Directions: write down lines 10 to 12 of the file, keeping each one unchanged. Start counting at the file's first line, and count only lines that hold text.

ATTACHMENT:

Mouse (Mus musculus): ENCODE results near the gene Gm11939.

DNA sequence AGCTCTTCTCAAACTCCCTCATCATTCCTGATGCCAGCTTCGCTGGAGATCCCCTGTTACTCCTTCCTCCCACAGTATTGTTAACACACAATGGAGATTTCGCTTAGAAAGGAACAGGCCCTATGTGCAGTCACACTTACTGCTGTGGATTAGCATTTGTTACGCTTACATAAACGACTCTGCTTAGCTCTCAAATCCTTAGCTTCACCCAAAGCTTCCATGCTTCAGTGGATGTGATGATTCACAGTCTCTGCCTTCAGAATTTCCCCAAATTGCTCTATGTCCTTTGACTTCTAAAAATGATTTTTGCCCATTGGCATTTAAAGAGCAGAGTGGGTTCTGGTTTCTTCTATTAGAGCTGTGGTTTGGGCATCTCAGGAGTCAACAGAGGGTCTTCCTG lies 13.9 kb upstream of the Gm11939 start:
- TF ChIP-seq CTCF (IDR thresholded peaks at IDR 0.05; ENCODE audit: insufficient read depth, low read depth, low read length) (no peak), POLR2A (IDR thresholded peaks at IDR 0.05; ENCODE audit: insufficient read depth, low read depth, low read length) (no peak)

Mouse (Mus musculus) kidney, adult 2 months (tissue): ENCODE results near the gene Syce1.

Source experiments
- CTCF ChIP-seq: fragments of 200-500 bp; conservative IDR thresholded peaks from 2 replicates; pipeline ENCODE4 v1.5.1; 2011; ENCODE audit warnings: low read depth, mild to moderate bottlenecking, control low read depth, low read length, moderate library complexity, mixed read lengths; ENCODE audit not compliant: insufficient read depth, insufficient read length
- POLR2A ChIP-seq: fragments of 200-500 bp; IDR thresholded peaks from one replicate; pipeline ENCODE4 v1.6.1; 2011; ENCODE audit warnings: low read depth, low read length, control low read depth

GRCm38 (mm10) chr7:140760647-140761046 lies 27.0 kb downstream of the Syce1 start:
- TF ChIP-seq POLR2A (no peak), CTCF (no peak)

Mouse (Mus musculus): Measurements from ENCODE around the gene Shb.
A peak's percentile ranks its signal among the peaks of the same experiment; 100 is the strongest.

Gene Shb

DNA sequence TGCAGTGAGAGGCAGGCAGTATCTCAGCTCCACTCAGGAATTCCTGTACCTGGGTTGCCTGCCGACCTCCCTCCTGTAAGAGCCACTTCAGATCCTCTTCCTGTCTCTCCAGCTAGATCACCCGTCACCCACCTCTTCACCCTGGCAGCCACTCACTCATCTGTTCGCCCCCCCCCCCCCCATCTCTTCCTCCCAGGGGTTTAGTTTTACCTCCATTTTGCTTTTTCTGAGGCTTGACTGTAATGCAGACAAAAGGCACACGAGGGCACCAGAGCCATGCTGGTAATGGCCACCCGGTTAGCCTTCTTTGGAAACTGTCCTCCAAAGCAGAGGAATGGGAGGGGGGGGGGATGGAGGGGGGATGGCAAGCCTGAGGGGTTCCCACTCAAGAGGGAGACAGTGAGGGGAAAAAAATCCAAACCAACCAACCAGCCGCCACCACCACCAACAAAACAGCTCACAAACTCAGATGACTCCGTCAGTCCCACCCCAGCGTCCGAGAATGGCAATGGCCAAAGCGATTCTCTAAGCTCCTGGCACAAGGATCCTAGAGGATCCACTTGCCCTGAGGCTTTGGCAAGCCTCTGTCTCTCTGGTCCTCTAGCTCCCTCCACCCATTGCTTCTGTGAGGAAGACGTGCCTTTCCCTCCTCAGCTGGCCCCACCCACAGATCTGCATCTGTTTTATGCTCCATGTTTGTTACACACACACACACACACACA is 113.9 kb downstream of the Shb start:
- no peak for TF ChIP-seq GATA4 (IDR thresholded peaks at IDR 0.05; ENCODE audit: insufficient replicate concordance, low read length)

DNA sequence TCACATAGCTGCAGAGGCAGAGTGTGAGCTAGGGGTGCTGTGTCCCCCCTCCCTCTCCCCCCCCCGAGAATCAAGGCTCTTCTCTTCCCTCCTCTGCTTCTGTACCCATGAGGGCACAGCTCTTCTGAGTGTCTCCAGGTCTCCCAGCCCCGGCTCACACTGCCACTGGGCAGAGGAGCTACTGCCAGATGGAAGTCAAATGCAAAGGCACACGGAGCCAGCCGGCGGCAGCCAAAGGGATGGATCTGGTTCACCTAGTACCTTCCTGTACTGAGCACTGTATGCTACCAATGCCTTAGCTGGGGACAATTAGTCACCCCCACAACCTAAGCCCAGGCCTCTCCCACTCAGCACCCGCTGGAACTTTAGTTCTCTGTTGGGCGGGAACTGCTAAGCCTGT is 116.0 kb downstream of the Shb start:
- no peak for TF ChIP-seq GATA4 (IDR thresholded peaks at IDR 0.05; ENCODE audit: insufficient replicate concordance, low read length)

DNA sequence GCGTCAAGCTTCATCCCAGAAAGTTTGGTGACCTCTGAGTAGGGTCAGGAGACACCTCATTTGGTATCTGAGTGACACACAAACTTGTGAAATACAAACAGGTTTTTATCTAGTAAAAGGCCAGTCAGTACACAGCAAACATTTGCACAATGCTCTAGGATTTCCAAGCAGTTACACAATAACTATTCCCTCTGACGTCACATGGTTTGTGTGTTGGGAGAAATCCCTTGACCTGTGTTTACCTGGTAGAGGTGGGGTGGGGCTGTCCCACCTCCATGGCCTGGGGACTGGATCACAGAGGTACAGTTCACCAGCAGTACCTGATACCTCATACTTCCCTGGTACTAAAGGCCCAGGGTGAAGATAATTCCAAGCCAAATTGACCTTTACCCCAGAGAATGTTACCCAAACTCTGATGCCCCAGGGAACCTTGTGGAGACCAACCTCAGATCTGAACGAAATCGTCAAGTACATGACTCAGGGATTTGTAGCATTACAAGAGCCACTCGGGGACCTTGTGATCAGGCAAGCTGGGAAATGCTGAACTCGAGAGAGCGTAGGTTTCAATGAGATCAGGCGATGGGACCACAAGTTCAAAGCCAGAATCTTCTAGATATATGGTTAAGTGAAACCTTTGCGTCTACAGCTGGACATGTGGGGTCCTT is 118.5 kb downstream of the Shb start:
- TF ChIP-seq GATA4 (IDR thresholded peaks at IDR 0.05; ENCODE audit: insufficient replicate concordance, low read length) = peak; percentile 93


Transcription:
Mouse (Mus musculus): Measurements from ENCODE around the gene Shb.
A peak's percentile ranks its signal among the peaks of the same experiment; 100 is the strongest.

Gene Shb